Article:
RANGOON — The largest ethnic armed group in Burma, the United Wa State Army (UWSA), has selected 30 soldiers to receive pilot training in China, according to members of other ethnic rebel groups who recently visited the Wa headquarters in Panghsang in northern Shan State on the Burma-China border.
The claims are likely to fuel further speculation over whether or not the heavily-armed UWSA have acquired helicopters, as was first reported last year.
A senior officer of the Karen National Liberation Army (KNLA) who visited Panghsang last month told The Irrawaddy that he had been informed of plans to send ethnic Wa fighters to China for pilot training.
“They [UWSA officials] said that they had selected 30 professionals. They will provide them with aviation training. They didn’t say why they will train their soldiers. But, I think they have big plans for military purposes,” said the KNLA officer, who spoke on condition of anonymity.
A military official of the Karenni National Progressive Party (KNPP), who also visited Panghsang recently, said the UWSA leadership had made similar remarks indicating that Wa rebels will receive aviation training in China.
The Karen and Karenni rebel sources said they believed that the Wa were in possession of two helicopters, adding that they had seen helicopter landing grounds at UWSA’s headquarters. Both sources, however, said they had not observed any helicopters during their visits.
According to these sources, the UWSA also owns surface-to-air and air-to-air missiles, and a weapons-making facility that produces AK-47 rifles, explosive devices and other military hardware.
In April last year, Jane’s Intelligence Review reported that China had delivered several Mil Mi-17 ‘Hip’ medium-transport helicopters armed with TY-90 air-to-air missiles to the UWSA. Veteran Burma journalist Bertil Lintner reported in June 2013 that “two helicopters are reportedly stationed at a remote location near Pangwei in the northeastern Wa Hills, far from prying eyes.”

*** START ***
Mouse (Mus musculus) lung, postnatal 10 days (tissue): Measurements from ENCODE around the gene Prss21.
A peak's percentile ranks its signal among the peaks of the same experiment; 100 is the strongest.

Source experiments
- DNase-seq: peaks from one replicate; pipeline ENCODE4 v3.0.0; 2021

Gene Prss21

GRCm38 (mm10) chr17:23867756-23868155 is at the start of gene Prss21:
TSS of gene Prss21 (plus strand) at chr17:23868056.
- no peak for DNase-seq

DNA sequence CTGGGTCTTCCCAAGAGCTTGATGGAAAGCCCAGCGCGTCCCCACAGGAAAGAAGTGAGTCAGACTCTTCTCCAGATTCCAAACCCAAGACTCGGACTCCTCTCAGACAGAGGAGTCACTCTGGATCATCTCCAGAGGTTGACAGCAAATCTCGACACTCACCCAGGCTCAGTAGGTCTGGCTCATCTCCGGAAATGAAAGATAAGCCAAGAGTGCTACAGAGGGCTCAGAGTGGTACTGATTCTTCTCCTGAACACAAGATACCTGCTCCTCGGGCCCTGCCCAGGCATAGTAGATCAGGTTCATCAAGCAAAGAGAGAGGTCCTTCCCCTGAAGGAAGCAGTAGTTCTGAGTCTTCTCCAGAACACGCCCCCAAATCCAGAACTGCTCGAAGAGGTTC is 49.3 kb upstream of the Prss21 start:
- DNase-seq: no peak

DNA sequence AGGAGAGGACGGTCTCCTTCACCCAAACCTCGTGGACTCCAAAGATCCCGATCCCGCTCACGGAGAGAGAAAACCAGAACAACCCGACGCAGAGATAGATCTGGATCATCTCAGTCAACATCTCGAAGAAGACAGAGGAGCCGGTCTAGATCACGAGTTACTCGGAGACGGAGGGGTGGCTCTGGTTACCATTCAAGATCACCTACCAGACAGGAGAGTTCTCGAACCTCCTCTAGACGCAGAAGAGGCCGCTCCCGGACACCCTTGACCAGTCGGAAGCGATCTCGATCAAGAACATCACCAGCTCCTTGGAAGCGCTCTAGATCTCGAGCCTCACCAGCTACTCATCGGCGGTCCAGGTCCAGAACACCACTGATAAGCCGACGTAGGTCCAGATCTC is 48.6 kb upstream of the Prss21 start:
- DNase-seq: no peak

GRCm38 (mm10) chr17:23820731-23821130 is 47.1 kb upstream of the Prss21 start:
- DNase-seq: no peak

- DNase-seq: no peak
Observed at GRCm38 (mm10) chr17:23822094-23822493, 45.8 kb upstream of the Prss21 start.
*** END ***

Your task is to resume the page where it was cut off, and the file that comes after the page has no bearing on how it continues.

In August, a member of the Kachin Independence Organization (KIO) said that he had seen the helicopters at an UWSA base. The KIO officer said at the time that they were “simple helicopters” to be used for transport purposes and likely to be operated by China-trained Wa pilots who were sponsored by the UWSA to study at Chinese universities.
Both Beijing and the Wa rebels, however, dismissed the report in reactions to the media. Aung Myint, a spokesman for the UWSA in Rangoon, said the claim was groundless as no one in the UWSA could fly a helicopter.
Last October, Sai Sam, deputy commander-in-chief of the UWSA, said, “We don’t have such helicopters. But, we do have one helicopter and a small aircraft without engine in a public park for show.”
UWSA is the largest ethnic rebel group in Burma with an estimated 25,000 soldiers. It signed a ceasefire agreement with the government in late 2011.
When the Burma Army launched airstrikes on KIO positions in late 2012, it was reported that the UWSA supported the Kachin rebels with missiles in order to counter the government air attacks.
The UWSA mainly relies on funding from the regional illicit drug trade for its long-running insurgency. Due to financial connections with UWSA commander Wei Hsueh-kang, 11 individuals and 16 companies in Thailand were labeled as “specially designated nationals” and “blocked persons” by the US Department of the Treasury’s Office of Foreign Assets Control (OFAC) in November 2005.